Edwardian Architecture (1901- 1918)
Following the flamboyance of the Victorian era, saw the emergence of a new era and architectural style, Edwardian. Characterised by a period of revivalism, the Edwardian era was heavily influenced by the Medieval, Baroque and Georgian movements of the past, taking inspiration from all, creating properties with a mishmash of styles that had never been seen before. We, therefore, saw properties that included features such as Dutch gables, deep bay windows, sash windows, small-paned windows and pilasters. Because Britain had been, and still was, developing so rapidly, the Edwardian era saw the birth of a new middle class. Wealth was more widespread and with the development of new railway systems, this new middle class was able to live in the suburbs and work in the city. Edwardians were now able to build homes on larger, leafier plots of land and because of this, Edwardian homes tend to be larger than those that had come before. Moreover, with this new middle class, there was no need for servants quarters, so gone were the days of cellars and out houses. Because London had expanded so much in the previous centuries, most Edwardian houses will be found in London’s garden suburbs, places such as Hampstead, Dulwich, Richmond, Blackheath and now what is often known as Greater London.
Art Deco Architecture (20s & 30s)
The 1920s saw a massive shift away from the more regimented styles that had gone before. Following the 1st World War, people wanted to forget about the hardship that had gripped the nation for four long years and the bold designs of the Art Deco movement were one way in which Britain did this. New businesses wanted to show off how they were innovative and moving into a new modern, forward-thinking world. They did this via bold colour, clean lines, curves and most notably, geometric patterns. The most distinguishable modern businesses that adopted the Art Deco movement included cinemas, factories, and airports as well as the more flashy industries that wanted to show off their luxury statuses like theatres, hotels and apartment blocks. Some of London’s most iconic Art Deco designs include the Daily Telegraph and Daily Express buildings on Fleet Street The Hoover Building and the now re-modelled Battersea Power Station.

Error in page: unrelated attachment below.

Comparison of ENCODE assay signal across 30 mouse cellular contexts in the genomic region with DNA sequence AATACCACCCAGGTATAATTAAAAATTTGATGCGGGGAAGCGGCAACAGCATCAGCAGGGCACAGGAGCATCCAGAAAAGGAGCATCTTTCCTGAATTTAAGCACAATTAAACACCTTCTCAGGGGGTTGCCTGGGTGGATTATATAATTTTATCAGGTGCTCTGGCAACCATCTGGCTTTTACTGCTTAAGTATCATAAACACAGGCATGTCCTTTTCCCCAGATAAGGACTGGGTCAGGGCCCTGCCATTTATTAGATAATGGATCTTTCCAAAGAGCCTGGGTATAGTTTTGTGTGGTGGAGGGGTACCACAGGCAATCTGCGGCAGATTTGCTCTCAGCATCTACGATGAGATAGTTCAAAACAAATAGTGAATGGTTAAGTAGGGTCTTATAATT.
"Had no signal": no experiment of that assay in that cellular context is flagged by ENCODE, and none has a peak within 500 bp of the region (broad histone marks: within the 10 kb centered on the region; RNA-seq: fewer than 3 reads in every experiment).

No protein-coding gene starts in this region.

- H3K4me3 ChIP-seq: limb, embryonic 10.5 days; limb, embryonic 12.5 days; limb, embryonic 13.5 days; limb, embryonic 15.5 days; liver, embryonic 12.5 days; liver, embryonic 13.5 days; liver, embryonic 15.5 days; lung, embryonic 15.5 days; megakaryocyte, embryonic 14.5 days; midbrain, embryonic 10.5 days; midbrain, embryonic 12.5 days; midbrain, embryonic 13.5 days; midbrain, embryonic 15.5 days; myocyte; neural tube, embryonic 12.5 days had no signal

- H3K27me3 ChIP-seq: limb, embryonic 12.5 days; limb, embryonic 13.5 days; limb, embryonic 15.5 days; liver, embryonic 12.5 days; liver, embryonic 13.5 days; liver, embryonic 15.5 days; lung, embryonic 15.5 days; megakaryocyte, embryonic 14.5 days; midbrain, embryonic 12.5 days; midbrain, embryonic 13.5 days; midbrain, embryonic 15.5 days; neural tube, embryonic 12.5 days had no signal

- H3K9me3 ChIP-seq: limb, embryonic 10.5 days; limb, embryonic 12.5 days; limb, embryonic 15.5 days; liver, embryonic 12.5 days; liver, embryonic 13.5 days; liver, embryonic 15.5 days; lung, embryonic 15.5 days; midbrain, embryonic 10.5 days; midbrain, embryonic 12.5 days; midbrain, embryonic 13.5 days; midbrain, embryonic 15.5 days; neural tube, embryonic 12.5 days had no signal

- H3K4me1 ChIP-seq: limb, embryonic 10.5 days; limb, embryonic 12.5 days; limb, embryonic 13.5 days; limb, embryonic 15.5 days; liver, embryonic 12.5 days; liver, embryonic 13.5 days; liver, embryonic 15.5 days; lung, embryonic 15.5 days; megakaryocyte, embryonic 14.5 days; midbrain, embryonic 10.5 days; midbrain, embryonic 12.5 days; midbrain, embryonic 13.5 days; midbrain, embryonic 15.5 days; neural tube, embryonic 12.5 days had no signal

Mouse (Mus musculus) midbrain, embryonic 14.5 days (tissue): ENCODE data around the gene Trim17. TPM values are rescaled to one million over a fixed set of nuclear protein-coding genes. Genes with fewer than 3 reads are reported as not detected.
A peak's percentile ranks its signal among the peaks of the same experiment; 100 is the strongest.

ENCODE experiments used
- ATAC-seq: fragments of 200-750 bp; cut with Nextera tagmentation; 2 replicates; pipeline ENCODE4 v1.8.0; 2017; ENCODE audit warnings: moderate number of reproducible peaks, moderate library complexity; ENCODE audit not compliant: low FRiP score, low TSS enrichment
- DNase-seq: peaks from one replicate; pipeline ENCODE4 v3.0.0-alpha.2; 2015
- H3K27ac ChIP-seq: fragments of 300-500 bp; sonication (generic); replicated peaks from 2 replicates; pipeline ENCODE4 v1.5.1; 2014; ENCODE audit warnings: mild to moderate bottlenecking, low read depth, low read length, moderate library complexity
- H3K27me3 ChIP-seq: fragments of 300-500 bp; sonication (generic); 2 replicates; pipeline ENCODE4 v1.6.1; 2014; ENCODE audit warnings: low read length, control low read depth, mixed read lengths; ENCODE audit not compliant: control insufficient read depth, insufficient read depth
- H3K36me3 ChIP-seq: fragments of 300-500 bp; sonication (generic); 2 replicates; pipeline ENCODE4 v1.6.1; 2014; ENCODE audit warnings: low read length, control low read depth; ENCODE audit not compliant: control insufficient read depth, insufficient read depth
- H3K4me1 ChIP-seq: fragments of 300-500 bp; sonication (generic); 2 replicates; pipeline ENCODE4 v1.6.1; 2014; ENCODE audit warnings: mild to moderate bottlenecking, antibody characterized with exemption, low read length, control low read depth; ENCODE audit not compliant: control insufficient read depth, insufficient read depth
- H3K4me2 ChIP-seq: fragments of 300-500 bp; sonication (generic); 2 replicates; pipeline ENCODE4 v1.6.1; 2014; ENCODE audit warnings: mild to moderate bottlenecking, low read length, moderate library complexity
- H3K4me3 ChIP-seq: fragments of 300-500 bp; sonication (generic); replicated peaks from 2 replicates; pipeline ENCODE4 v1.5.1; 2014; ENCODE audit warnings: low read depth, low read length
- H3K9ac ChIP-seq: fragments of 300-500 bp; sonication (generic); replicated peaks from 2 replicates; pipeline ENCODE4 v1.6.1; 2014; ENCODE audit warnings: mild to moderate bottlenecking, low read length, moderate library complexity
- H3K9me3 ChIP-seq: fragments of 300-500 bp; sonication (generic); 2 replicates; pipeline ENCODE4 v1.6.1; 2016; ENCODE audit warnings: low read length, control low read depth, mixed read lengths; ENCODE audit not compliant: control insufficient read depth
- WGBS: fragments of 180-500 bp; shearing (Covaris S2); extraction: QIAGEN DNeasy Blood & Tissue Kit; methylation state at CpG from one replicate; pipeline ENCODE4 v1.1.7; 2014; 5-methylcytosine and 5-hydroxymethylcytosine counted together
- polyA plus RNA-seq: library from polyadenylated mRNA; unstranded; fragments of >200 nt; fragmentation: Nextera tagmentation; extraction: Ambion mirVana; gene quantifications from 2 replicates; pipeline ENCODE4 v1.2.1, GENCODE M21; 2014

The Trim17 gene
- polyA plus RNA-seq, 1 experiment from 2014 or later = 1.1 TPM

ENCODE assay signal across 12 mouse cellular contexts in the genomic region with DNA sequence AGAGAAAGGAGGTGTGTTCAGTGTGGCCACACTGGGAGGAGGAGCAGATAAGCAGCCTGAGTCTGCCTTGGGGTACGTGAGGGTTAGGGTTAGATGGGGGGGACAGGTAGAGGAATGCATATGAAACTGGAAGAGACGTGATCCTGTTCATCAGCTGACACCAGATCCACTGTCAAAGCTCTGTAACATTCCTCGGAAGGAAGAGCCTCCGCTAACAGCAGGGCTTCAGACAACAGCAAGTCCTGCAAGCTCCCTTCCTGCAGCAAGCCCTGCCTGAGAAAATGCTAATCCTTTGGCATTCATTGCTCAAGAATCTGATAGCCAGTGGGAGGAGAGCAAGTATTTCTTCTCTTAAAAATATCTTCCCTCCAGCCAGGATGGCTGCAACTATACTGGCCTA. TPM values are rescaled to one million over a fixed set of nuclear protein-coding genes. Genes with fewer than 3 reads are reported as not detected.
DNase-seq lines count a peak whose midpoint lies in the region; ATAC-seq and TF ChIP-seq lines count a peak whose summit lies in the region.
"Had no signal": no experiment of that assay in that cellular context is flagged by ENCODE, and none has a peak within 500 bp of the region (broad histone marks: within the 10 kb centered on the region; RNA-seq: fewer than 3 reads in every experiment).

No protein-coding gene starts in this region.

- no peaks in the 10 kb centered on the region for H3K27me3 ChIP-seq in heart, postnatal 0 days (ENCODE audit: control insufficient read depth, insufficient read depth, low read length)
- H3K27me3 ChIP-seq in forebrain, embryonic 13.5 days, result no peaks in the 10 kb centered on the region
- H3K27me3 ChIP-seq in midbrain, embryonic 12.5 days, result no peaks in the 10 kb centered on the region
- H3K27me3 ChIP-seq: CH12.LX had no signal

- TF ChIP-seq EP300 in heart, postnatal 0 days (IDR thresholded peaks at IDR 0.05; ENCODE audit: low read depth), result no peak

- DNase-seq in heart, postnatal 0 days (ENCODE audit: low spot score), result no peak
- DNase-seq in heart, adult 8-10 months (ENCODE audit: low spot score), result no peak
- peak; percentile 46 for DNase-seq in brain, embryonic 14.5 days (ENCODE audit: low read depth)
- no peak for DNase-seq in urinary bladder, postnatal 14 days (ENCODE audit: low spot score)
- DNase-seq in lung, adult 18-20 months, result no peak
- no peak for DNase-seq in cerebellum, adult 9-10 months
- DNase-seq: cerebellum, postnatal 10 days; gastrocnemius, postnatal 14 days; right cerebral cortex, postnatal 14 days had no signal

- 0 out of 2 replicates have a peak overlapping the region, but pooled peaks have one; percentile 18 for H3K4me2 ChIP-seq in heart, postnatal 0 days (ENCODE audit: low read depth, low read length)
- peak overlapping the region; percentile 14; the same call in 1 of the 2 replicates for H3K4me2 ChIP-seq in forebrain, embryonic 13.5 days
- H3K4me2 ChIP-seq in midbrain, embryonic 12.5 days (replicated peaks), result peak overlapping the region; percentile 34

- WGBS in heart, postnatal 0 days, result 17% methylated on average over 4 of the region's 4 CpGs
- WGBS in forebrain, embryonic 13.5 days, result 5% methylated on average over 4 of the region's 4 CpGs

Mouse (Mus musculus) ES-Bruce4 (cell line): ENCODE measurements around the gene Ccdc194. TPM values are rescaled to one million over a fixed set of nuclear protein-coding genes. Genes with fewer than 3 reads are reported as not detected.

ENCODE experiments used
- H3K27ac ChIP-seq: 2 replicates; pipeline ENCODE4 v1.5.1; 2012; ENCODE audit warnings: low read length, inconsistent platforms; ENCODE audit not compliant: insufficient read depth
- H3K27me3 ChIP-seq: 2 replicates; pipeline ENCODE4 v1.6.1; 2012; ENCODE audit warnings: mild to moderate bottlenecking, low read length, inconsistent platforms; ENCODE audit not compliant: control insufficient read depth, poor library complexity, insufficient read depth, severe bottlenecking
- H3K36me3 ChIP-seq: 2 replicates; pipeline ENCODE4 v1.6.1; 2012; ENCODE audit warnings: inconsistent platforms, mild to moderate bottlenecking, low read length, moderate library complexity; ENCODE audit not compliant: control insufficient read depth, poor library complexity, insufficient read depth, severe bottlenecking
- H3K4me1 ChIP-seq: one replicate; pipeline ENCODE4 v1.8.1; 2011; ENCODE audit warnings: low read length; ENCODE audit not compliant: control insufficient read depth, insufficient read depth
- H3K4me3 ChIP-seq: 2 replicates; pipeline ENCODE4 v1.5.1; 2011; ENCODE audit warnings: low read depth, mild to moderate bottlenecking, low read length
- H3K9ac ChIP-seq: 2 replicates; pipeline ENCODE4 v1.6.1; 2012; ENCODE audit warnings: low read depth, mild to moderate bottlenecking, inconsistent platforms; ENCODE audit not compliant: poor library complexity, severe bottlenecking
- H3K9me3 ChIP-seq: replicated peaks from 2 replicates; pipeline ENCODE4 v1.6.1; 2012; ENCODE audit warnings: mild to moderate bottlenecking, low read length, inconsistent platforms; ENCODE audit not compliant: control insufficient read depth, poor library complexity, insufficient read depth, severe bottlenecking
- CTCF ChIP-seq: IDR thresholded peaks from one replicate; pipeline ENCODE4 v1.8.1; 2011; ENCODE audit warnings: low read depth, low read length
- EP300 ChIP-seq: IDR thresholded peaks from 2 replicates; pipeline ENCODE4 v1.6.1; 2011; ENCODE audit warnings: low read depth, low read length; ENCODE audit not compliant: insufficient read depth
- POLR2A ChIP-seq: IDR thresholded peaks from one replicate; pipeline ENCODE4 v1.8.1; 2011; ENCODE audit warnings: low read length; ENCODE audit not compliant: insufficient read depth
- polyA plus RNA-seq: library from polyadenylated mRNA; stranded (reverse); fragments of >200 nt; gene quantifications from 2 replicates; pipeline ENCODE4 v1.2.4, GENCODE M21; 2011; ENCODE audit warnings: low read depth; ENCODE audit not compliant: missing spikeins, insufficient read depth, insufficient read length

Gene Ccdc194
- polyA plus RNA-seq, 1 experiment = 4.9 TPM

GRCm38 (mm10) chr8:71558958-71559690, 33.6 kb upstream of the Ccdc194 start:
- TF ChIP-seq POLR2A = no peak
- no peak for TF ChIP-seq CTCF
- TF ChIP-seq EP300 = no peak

Post War Architecture (1950’s onwards)
Following the 2nd World War and the horrendous Blitz that London suffered, much of the city was left in ruins. Swathes of residential buildings had to be rebuilt and in an effort to do this quickly and efficiently, before the hundreds of thousands of people who had been evacuated returned, high rise blocks were introduced to London. Because of this, there was an extended use of concrete slabs, clean cubic shapes and a lack of ornamentation. This style is most often seen in places that were heavily bombed during the war, such as the Barbican estate.
Inspired by the post-war trend of building upwards, property developers in London are still building tall apartment blocks. London is now known worldwide for its spectacular skyline. However, unlike the post(-)war, practical and unattractive designs, the new skyrise buildings are luxurious and lifestyle led with some of the most unique architectural designs in the modern world. While modern houses are constantly being built around the city and its suburbs, the architectural style differs from property to property and so doesn’t necessarily have an overarching style that you can put your finger on. However, if you look along the River Thames for example, you will see many new housing projects being built constantly.
So there you have it, London’s architecture through the ages! From the spectacular to the mundane, London truly does have it all!